Elon Musk has struck a deal to buy Twitter for about $44 billion (£34.5 billion), vowing a more lenient touch to policing content on the platform.
The outspoken Tesla CEO, who is also the world’s wealthiest person, has said he wanted to buy and privatise Twitter because he thinks it is not living up to its potential as a platform for free speech.
Musk said in a joint statement with Twitter that he wants to make the service “better than ever” with new features, such as getting rid of automated “spam bots” and making its algorithms open to the public to increase trust.
“Free speech is the bedrock of a functioning democracy, and Twitter is the digital town square where matters vital to the future of humanity are debated,” he said.
But Musk’s commitment to free speech has been called into question, as critics recalled when he cancelled a blogger’s Tesla order over a “super rude” article.
In 2016, Californian venture capitalist Stewart Alsop wrote an open letter to Musk about a badly-run launch event for a new Tesla model.
Headlined “Dear @ElonMusk: you should be ashamed of yourself”, the letter listed Alsop’s gripes about the event: it started late, focussed too much on safety and was so busy that people like Alsop – who had paid a $5,000 deposit on the car – didn’t get the chance to test drive it.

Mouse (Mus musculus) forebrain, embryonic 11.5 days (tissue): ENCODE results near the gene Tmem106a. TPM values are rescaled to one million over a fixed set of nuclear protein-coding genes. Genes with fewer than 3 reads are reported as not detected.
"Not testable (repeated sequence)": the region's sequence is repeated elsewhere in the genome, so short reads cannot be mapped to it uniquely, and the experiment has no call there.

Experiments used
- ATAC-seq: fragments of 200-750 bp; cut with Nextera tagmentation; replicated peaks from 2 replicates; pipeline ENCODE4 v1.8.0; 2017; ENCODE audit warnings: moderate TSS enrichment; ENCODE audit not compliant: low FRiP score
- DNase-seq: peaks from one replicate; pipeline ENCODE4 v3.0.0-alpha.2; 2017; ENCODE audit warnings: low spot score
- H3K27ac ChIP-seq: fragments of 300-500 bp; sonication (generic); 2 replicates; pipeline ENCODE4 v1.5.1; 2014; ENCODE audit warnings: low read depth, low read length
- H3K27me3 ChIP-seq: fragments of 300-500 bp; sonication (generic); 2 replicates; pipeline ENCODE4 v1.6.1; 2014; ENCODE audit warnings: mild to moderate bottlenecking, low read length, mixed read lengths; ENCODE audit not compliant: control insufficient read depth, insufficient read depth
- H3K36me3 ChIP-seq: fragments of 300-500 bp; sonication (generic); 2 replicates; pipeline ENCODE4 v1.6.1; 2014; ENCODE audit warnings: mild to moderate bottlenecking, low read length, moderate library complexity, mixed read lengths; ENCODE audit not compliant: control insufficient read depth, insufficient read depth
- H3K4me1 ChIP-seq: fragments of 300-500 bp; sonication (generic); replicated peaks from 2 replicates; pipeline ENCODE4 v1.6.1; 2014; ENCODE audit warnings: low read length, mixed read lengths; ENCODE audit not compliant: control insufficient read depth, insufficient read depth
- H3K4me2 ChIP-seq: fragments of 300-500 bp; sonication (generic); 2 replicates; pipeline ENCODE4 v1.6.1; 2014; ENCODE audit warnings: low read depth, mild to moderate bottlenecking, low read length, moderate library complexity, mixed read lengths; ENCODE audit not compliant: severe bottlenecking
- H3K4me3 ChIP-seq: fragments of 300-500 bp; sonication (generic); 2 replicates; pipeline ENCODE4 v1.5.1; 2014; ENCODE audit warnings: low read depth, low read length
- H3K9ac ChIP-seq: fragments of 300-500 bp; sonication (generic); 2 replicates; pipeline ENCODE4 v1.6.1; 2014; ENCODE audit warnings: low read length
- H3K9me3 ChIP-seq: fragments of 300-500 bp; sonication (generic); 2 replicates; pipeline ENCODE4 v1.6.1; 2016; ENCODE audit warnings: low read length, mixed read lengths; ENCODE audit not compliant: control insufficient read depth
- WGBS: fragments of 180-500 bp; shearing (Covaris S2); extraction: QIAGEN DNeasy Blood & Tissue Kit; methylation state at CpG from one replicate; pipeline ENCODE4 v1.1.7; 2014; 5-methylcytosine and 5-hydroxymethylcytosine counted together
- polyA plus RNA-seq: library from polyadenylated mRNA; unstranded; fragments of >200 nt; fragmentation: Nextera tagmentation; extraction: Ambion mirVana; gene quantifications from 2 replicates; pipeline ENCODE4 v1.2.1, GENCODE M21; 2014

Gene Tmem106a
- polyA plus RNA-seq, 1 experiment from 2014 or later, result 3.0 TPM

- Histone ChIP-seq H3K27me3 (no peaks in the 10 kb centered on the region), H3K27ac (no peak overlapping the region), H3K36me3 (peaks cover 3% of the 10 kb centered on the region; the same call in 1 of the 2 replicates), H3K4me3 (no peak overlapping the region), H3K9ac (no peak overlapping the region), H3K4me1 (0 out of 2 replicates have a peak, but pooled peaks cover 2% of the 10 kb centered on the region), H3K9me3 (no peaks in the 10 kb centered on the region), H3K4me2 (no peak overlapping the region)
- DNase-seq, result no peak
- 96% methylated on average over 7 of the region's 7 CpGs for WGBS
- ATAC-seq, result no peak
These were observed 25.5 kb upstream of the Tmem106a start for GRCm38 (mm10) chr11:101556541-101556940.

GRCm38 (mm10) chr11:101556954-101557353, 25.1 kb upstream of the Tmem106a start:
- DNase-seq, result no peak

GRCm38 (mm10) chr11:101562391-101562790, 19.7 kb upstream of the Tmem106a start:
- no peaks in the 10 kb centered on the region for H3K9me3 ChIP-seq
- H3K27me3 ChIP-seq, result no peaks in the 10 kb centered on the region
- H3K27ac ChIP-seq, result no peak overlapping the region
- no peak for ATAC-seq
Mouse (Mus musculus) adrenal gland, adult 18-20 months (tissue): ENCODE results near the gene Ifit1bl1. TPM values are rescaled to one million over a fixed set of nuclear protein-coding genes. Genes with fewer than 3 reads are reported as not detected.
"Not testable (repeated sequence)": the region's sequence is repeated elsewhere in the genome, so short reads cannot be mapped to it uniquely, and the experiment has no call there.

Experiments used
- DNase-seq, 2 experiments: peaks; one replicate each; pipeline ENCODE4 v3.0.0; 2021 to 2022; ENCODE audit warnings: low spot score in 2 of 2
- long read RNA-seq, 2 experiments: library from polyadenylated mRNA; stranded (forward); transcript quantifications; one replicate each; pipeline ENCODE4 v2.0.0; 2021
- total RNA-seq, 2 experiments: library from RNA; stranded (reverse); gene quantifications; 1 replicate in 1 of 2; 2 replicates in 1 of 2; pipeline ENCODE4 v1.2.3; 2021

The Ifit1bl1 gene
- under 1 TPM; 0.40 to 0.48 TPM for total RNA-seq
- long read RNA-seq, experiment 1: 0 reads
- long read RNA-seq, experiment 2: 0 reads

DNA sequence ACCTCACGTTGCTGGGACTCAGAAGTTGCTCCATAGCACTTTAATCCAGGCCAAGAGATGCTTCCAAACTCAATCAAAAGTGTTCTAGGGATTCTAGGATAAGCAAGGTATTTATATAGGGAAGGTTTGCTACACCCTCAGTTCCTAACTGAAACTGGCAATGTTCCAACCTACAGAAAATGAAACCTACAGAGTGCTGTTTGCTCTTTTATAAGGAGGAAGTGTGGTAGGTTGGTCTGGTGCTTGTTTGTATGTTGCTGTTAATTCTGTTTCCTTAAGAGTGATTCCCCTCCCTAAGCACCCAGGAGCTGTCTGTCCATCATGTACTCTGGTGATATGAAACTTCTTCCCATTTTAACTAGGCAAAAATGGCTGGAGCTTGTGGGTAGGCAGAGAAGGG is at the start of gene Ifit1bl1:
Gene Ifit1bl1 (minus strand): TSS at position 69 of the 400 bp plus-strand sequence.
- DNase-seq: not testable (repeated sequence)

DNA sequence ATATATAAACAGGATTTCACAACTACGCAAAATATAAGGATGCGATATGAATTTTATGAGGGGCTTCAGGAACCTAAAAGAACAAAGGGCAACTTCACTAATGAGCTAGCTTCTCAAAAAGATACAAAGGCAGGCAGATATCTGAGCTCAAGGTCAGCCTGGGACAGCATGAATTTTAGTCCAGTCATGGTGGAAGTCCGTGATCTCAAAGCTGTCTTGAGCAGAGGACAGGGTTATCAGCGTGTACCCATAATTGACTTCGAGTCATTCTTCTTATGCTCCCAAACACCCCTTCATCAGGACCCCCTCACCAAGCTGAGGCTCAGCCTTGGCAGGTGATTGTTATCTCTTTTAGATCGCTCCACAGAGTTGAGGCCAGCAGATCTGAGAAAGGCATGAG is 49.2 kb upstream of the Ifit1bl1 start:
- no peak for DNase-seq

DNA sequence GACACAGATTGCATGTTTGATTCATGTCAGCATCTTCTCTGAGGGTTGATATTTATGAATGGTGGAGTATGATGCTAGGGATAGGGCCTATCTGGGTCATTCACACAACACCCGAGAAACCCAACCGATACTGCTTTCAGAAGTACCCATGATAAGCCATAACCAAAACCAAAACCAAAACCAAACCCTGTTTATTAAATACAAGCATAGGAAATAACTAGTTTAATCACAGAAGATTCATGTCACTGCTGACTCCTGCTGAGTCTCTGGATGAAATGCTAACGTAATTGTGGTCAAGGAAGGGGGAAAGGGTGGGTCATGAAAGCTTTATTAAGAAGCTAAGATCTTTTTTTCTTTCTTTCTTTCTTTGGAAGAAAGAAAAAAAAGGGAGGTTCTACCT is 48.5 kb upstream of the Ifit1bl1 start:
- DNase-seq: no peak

Alsop concluded that “it would still be nice if you showed some class and apologised to the people who believe in this product”. But instead, Musk cancelled his pre-order.
In a follow-up post – “Banned by Tesla!” – Alsop relayed a phone call with Musk: “I also hear that you are not comfortable having me own a Tesla car and have cancelled my order for a Tesla Model X.”
He added: “I must also admit that I am a little taken aback to be banned by Tesla. When I wrote a blog post about my BMW X1 called ‘My Car Makes Me Feel Stoopid’, the CEO of BMW didn’t take the car back.”
Musk, in response, tweeted: “Must be a slow news day if denying service to a super rude customer gets this much attention.”
‘Free speech absolutist’
Musk has described himself as a “free-speech absolutist” but is also known for blocking or disparaging other Twitter users who question or disagree with him.
In recent weeks, he has voiced a number of proposed changes for Twitter, from relaxing its content restrictions — such as the rules that suspended former president Donald Trump’s account — to ridding the platform of fake and automated accounts, and shifting away from its advertising-based revenue model.
Asked during a recent TED talk if there are any limits to his notion of “free speech”, Musk said Twitter or any forum is “obviously bound by the laws of the country that it operates in. So obviously there are some limitations on free speech in the US, and, of course, Twitter would have to abide by those rules”.
Beyond that, though, he said he would be “very reluctant” to delete things and in general be cautious about permanent bans.
It will not be perfect, Musk added, “but I think we want it to really have the perception and reality that speech is as free as reasonably possible”.